Brent, 1. are you sure about our conceptualization to fit 'nature(?)'s'? we are impeded by our figments to explain the world(?) as we CAN, material means, physical world, excuse me: Bruno:) numbers, while all we see (and less we understand of it) is a little segment - one primitive universe among the innumerable others (we cannot even 'see' them) in the interpretation of our individual (personalized) mindset, our personal mini-solipsism (Colin) controlled by the tissue-tool (brain) we use.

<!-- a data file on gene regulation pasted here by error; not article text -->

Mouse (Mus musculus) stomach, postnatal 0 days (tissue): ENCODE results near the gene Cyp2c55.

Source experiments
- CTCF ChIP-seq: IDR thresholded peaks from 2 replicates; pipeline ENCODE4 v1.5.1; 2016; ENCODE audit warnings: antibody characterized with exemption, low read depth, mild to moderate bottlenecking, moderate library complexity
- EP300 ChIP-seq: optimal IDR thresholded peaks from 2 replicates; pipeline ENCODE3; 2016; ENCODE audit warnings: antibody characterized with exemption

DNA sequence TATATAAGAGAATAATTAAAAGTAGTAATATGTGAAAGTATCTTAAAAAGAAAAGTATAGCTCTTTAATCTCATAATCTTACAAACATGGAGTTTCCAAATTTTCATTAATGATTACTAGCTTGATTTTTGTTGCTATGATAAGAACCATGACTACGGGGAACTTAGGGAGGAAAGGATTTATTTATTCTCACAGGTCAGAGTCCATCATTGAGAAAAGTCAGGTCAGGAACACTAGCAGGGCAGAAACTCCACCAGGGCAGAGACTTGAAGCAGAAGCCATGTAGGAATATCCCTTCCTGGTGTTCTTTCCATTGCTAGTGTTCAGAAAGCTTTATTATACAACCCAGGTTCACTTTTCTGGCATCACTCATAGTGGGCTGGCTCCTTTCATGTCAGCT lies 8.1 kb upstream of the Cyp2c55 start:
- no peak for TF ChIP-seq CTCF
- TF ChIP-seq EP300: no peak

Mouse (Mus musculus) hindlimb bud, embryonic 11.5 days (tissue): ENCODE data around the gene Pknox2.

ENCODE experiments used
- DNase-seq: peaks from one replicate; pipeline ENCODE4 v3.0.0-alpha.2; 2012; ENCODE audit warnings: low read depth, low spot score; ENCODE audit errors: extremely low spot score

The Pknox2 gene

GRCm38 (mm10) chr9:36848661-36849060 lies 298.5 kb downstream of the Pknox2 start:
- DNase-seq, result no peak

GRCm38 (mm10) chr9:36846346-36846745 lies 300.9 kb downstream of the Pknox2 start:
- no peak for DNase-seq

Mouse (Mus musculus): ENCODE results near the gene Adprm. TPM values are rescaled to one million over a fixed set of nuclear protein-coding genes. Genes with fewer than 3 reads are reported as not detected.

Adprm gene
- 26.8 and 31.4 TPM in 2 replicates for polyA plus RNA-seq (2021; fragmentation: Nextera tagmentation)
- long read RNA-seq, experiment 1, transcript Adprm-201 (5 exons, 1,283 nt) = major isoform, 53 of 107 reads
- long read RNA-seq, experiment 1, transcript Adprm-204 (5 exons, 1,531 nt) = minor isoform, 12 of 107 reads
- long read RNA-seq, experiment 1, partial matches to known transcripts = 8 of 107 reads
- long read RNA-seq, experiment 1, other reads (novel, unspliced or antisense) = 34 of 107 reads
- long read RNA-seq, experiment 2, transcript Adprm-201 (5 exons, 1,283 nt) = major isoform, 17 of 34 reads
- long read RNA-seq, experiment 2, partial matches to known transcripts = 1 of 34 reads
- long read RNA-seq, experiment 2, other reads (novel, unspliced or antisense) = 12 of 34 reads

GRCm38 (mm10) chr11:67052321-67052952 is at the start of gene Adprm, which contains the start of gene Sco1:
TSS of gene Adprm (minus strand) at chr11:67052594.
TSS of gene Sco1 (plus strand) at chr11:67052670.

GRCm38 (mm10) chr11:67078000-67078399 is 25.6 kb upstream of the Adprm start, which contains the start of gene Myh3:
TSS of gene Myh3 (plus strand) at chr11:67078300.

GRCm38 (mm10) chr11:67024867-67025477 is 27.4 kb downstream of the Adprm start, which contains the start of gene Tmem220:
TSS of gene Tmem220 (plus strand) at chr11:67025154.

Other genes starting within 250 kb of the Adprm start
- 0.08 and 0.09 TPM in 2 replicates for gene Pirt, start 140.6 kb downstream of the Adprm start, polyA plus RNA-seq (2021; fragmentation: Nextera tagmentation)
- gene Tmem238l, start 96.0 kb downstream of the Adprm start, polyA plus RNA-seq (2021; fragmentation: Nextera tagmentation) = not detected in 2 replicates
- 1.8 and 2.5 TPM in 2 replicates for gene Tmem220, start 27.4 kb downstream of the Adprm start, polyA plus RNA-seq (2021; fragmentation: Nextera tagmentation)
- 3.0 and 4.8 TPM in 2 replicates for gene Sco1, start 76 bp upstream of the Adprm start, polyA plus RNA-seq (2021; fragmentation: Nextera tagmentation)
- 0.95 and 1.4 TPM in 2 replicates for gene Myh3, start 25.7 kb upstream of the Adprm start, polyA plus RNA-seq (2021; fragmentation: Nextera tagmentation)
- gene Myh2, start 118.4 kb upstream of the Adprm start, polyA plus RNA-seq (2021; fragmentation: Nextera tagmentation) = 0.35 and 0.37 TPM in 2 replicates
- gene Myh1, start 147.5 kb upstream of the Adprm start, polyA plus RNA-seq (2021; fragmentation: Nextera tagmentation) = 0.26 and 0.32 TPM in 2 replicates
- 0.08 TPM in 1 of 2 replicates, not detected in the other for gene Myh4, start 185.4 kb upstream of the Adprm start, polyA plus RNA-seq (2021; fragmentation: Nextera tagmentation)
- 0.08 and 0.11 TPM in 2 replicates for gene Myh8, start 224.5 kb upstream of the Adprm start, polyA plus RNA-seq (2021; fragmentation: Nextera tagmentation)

2. According to 1.: are you sure that in the unrestricted World the 'time' concept is as we can imagine it? Sequence and consequence are human observations HERE. We cannot include the totality into our thinking, not as a background and not as an interefficient relation of them all. So our conclusions are partial and forcible. 3. R. Bertrand was in 1935 obsolete as compared to the views of 'this list' (or: the cognitive inventory accumulated up to date in our epistemic enrichment). His words have to be updated to the present thinking. (More so the ancient savants!). I don't argue with his statements, just mention 'caution'!. 4. I think what Abram said should reflect our dichotomy of 'continuum' vs. the quantized 'discontinua' - no matter in what scale one thinks. Dense?... The only way we can imagine a change in a discontunuum (WE!!!) is to take two arbitrary points and compare the qualia. No explanation (so far) where and how they became different if you do not abide by a fixed scale. I think topology is in this respect underdeveloped (although I don't know topology). And so may be dimensions - thought of as diversely identified, yet possibly with continuous transition from one (named) to the other (named). If the 'existence' is continuous (and we have no sign indeed to the opposite) then we are in deep trouble. John Mikes ----- Original Message ----- From: "Brent Meeker" <meeke...@dslextreme.com> To: <everything-l...@googlegroups.com> Sent: Sunday, December 21, 2008 12:24 AM Subject: Re: Time > > Abram Demski wrote: >> Brent, ...... No, I'm saying that the time that appears in physics is a variable that takes real values and so it has the topology of the real line. That topology is continuous so every "moment" has other moments arbitrarily close to it which are well ordered. When I think about this it seems to capture the idea of "sticking together". If I pick any two times there is a dense set of times joining them. Of course time also includes the idea of direction. Most fundamental theories of physics are time symmetric and the "arrow of time" is tied to expansion of the universe by statistics. Bertrand Russell wrote a paper in 1935, which is reprinted in "Logic and Knowledge" 1956 which considers how instants (i.e. moments) are logically constructed from events (which have non-zero durations). He shows that "...the existence of instants requires hypotheses which there is no reason to suppose true..." It's rather technical, but you might find it interesting. I think Russell is right to regard events (intervals) as fundamental and instants as idealized constructs. --~--~---------~--~----~------------~-------~--~----~ You received this message because you are subscribed to the Google Groups "Everything List" group. To post to this group, send email to everything-l...@googlegroups.com To unsubscribe from this group, send email to everything-list+unsubscr...@googlegroups.com For more options, visit this group at http://groups.google.com/group/everything-list?hl=en -~----------~----~----~----~------~----~------~--~---